The morning light is sweet but I am not. It’s 8:58. Exactly 12 minutes from start time in Sunday School, and I am 20 minutes and a full change of clothes and teeth-brushing away from church. I whisper something about being foolish, throw on the only things that I can find in a bleary eyed haze. I run out the door, spit my mouthwash on the side of the steps that have been breaking since I can remember. My car is cold. It shudders and groans as I lurch out the driveway.
Tears prick at my eyes. I’m late, late, late. I speed up through the yellow light at an intersection on Route 1. It’s been a long weekend, I tell myself, maybe it’s okay to just be a little tired. Maybe it’s okay to just be a little scattered. My hair is falling out the braids I slept it, and I can feel bits of it tickling my neck. There is a blue stain on my coat. There is mud on my shoes, and I should have worn socks but I forgot. But my protestations about “having a little grace for myself” (even when I say it as the car rounds the curve to 97), they aren’t a match for the steady, familiar rhythm of scolding.
And all you good girls who read this, I know you know what I mean – how even in the midst of a big smile and a bright laugh, we’re usually thinking about something that wasn’t quite right, something that fell a little short. Sometimes we joke about this – call it “the curse of perfectionism” or even pray that we might have a little real grace thrown into our life. But most of the time, I’m still counting the number of missed cues. I’m still thinking about an unsent email or text or visit. I’m still thinking about what might have been better. I’m still resolving not to mess it up again.
I run into the classroom. They’re already at work, and I get nothing but smiles. No scolding, no “where were you?” And my profuse apologies are quickly put aside, as they want to tell me about the good monster they are making with paper, who only eats flowers, about the colors of the liturgical year and the song we sing about them.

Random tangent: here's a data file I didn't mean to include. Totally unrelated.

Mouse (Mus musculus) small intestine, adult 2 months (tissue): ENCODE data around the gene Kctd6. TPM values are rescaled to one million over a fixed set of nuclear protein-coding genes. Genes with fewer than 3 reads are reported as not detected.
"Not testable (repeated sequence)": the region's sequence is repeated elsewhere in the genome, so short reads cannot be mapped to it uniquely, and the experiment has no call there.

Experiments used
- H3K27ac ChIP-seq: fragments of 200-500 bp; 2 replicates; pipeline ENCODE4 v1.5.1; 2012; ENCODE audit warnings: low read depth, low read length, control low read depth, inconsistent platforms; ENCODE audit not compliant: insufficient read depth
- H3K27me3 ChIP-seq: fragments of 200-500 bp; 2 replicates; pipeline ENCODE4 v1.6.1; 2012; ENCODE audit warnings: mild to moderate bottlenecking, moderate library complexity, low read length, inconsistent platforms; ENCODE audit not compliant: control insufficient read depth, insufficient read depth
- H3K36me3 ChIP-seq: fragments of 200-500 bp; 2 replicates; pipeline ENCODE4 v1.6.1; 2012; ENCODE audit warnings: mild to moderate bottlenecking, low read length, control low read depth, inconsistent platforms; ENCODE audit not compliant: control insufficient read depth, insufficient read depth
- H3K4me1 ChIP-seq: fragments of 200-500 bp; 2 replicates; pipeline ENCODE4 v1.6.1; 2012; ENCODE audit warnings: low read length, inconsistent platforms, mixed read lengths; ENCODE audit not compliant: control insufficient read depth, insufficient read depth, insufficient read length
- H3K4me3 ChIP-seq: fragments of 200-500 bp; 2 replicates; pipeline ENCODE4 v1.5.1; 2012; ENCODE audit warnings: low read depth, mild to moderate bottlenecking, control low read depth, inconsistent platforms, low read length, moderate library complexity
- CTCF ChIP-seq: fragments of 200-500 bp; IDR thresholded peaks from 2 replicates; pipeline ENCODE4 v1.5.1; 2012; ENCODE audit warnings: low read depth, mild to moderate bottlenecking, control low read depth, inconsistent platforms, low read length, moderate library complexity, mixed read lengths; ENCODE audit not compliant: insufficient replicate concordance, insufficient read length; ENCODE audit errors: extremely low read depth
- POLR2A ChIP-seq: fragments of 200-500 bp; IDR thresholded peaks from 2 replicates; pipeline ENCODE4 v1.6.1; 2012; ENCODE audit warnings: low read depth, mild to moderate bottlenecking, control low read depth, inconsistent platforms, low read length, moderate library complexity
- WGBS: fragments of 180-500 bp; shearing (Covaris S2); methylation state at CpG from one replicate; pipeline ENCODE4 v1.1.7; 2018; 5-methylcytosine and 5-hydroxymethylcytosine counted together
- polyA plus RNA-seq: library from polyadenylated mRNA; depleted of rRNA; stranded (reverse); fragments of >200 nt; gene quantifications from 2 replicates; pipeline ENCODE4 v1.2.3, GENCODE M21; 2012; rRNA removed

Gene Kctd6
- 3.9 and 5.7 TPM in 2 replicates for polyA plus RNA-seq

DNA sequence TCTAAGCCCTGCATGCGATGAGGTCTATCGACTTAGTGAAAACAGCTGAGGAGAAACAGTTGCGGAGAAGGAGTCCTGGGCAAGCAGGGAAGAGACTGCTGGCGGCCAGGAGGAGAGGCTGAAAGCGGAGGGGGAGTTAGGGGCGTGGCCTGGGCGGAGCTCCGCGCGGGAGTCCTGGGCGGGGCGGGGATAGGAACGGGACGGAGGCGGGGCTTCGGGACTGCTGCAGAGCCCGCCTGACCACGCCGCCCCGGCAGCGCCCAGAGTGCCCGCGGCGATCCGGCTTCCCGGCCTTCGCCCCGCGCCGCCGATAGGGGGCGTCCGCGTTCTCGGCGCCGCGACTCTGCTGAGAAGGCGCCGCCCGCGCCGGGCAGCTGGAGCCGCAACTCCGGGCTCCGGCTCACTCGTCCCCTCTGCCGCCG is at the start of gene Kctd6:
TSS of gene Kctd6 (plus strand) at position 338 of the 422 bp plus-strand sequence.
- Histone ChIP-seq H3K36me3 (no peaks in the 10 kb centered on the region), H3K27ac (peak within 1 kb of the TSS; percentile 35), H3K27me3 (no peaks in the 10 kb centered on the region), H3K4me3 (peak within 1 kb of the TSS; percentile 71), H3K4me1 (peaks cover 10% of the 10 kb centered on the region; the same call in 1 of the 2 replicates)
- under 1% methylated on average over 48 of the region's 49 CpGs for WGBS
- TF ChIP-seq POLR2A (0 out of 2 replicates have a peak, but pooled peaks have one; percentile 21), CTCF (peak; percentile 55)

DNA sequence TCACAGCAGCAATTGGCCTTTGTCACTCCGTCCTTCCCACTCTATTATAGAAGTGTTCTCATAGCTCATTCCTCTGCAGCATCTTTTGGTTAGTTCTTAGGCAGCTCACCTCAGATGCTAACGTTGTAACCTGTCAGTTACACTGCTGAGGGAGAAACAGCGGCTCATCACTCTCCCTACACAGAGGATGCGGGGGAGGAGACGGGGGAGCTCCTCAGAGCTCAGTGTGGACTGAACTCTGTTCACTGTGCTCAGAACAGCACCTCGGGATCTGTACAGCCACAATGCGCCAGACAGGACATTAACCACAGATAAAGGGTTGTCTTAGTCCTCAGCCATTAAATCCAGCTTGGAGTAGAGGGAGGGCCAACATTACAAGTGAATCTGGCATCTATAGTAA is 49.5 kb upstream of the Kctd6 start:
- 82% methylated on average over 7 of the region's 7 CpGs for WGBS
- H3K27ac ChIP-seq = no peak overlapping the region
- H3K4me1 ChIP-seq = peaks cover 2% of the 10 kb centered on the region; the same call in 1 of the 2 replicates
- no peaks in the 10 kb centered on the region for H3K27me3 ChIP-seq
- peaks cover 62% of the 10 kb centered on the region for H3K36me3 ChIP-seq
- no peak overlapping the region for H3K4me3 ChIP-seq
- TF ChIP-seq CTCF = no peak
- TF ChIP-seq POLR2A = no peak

And a three year old girl stops in the middle of her puzzle and proclaims, “I WAS WAITING ON YOU”. She throws herself into my arms, purple and pink fuzzy socks pulled up past her small knees.
I am going to come apart at the seams. Instead I trace shapes and cut them out. I straighten. I use small pieces of Scotch tape to fasten a little identification card to each compartment where we keep the elements of the altar work. When we sit in the circle to sing, and to tell Jesus about our birthday parties, about aunts having babies soon, about dads who paint the basement, the boys squirm and fidget.
But then the teacher asks, “This word on our prayer table is praise. When I think about giving praise to God, I think about giving thanks. What are some of the things we are thankful for?”
They name bunny rabbits and dogs. They name winter and snowball fights. And then that three year old, she looks at me and she says, “Thank you Jesus for you.”
The light is that gentle and that fierce.
I didn’t stay to church. I didn’t think I could bear it, encountering any more of this story about me and God in the midst of His people (even though that’s good and we should).
I drove weeping onto the highway. I drove weeping for being 22 and in the midst of such richness, feeling so paralyzed. For my hair falling out of its braids and my bare feet in their shoes. For all of the things that her prayer reveals in its gentle light: that God would rather sit with me weeping in my car in the back of the Starbucks parking lot. That nothing matters more to Him than this strange chapter of the story where I spend most of my time oscillating between fingerspelling words to practice ASL in my car to dreaming about someday I will be wise to wrestling with the answer “not now”.
God would rather nothing better than me and Him in the Starbucks parking lot. God would rather nothing better than the light creeping in through my shuttered heart. So He sends His children to teach me what I once imagined I would be teaching them.
But when it comes to grace, I have everything to learn.
And the light is gentle.